About 'Faces'
After a couple of wayward trip-hop experiments, 
Tricky returns to heavenly form on Angels
When the enigmatic lull of trip-hop became the Muzak of choice for cafes and boutiques, no one appeared more horrified than one of its auteurs. Tricky's 1995 Maxinquaye defined trip-hop, but the albums he released after it - from collections of rap and drum-and-poems to 1996's Maxinquaye Xerox, Pre-Millenium Tension - found him dodging or muddying up his own trade- marks. As daring as those records were, none were aa good as Maxinquaye - a problem Tricky  finally corrected with Angels With Dirty Faces.
    Angels retains the same woozy, hypnotic trance of his earlier work, with Tricky and longtime collaborator Martina Topley-Bird mumbling, muttering, nodding off, and occasionally even singing. (They sound as if it's the 
morning after a British awards ceremony.) But the record also feels more adventurous, rhythmically and musically, than its predecessors. Break beats and rubbery jazz rhythms are woven into the tracks. Tricky also pulls off audacious moves like the mutant funk of "Singing the Blues" and "Broken Homes," a gothic art-gospel set piece featuring an unusually fluid Polly Jean Harvey.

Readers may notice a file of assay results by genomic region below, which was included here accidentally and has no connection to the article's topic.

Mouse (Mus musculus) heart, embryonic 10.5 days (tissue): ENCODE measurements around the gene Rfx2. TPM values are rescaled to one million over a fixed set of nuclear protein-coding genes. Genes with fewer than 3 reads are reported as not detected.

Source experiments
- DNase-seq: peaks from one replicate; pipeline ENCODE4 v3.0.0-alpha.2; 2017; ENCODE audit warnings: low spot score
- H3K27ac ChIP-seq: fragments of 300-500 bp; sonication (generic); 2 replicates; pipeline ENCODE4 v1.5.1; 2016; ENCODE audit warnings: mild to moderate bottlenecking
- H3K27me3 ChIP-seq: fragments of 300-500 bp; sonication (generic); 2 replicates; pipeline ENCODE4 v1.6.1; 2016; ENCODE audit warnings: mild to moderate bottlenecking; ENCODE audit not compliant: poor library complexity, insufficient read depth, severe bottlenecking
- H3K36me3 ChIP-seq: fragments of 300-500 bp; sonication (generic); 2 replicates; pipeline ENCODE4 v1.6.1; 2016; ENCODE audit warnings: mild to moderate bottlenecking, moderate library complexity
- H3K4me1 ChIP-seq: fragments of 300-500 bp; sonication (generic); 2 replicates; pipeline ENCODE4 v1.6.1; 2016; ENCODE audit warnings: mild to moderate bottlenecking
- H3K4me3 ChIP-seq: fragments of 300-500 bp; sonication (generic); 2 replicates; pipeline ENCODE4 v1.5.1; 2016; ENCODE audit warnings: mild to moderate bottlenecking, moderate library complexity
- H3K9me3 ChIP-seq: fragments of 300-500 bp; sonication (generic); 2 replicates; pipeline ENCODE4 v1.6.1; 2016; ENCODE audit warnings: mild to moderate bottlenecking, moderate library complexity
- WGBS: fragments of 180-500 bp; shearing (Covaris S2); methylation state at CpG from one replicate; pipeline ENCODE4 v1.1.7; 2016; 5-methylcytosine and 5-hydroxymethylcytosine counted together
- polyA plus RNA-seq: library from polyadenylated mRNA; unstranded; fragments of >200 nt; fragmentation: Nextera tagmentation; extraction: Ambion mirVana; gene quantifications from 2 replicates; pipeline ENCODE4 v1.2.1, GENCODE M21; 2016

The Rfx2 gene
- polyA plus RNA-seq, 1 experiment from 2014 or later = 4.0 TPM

Verbally, Tricky mostly indulges in fidgety rants about deadly rap feuds, the media, and the corrupting ways of success. But lyrics have never been Tricky's pull, as he himself advises in "Analyze Me" ("For all those who want to analyze me / Start it off in the hips"). It's his mix of the quiet and the disquieting, a balance he's again preserved on this alluring sonic blur. A                         -DB

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